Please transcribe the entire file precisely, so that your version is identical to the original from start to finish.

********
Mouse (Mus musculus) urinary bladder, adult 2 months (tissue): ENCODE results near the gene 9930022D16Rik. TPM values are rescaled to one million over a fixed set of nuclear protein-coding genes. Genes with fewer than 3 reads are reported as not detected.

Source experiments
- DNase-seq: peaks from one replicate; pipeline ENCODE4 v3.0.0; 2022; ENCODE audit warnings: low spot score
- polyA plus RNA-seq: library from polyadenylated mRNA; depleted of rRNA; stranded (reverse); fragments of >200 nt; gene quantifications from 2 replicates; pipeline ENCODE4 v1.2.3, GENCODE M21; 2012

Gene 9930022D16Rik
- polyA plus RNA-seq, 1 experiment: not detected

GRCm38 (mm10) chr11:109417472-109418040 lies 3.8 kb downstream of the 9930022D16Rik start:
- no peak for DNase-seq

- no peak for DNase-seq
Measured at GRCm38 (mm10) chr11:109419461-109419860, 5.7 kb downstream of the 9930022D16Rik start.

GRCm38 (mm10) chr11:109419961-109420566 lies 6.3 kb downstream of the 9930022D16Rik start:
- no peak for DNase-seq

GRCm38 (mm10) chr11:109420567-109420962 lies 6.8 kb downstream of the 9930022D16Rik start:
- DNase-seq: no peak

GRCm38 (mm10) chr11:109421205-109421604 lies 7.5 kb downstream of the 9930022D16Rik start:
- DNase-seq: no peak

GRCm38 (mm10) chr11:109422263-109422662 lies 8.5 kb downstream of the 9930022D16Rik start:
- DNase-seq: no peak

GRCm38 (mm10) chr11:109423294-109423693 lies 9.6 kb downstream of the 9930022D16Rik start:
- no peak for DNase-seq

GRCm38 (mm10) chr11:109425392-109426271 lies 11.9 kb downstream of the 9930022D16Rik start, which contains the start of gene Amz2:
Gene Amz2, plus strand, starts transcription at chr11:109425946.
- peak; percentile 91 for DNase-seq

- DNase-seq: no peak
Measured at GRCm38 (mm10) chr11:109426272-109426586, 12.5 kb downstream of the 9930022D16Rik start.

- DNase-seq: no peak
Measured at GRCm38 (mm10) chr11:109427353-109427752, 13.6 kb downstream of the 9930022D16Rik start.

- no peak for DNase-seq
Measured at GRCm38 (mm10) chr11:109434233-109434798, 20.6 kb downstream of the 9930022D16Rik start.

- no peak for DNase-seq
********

Mouse (Mus musculus) urinary bladder, adult 2 months (tissue): ENCODE results near the gene 9930022D16Rik. TPM values are rescaled to one million over a fixed set of nuclear protein-coding genes. Genes with fewer than 3 reads are reported as not detected.

Source experiments
- DNase-seq: peaks from one replicate; pipeline ENCODE4 v3.0.0; 2022; ENCODE audit warnings: low spot score
- polyA plus RNA-seq: library from polyadenylated mRNA; depleted of rRNA; stranded (reverse); fragments of >200 nt; gene quantifications from 2 replicates; pipeline ENCODE4 v1.2.3, GENCODE M21; 2012

Gene 9930022D16Rik
- polyA plus RNA-seq, 1 experiment: not detected

GRCm38 (mm10) chr11:109417472-109418040 lies 3.8 kb downstream of the 9930022D16Rik start:
- no peak for DNase-seq

- no peak for DNase-seq
Measured at GRCm38 (mm10) chr11:109419461-109419860, 5.7 kb downstream of the 9930022D16Rik start.

GRCm38 (mm10) chr11:109419961-109420566 lies 6.3 kb downstream of the 9930022D16Rik start:
- no peak for DNase-seq

GRCm38 (mm10) chr11:109420567-109420962 lies 6.8 kb downstream of the 9930022D16Rik start:
- DNase-seq: no peak

GRCm38 (mm10) chr11:109421205-109421604 lies 7.5 kb downstream of the 9930022D16Rik start:
- DNase-seq: no peak

GRCm38 (mm10) chr11:109422263-109422662 lies 8.5 kb downstream of the 9930022D16Rik start:
- DNase-seq: no peak

GRCm38 (mm10) chr11:109423294-109423693 lies 9.6 kb downstream of the 9930022D16Rik start:
- no peak for DNase-seq

GRCm38 (mm10) chr11:109425392-109426271 lies 11.9 kb downstream of the 9930022D16Rik start, which contains the start of gene Amz2:
Gene Amz2, plus strand, starts transcription at chr11:109425946.
- peak; percentile 91 for DNase-seq

- DNase-seq: no peak
Measured at GRCm38 (mm10) chr11:109426272-109426586, 12.5 kb downstream of the 9930022D16Rik start.

- DNase-seq: no peak
Measured at GRCm38 (mm10) chr11:109427353-109427752, 13.6 kb downstream of the 9930022D16Rik start.

- no peak for DNase-seq
Measured at GRCm38 (mm10) chr11:109434233-109434798, 20.6 kb downstream of the 9930022D16Rik start.

- no peak for DNase-seq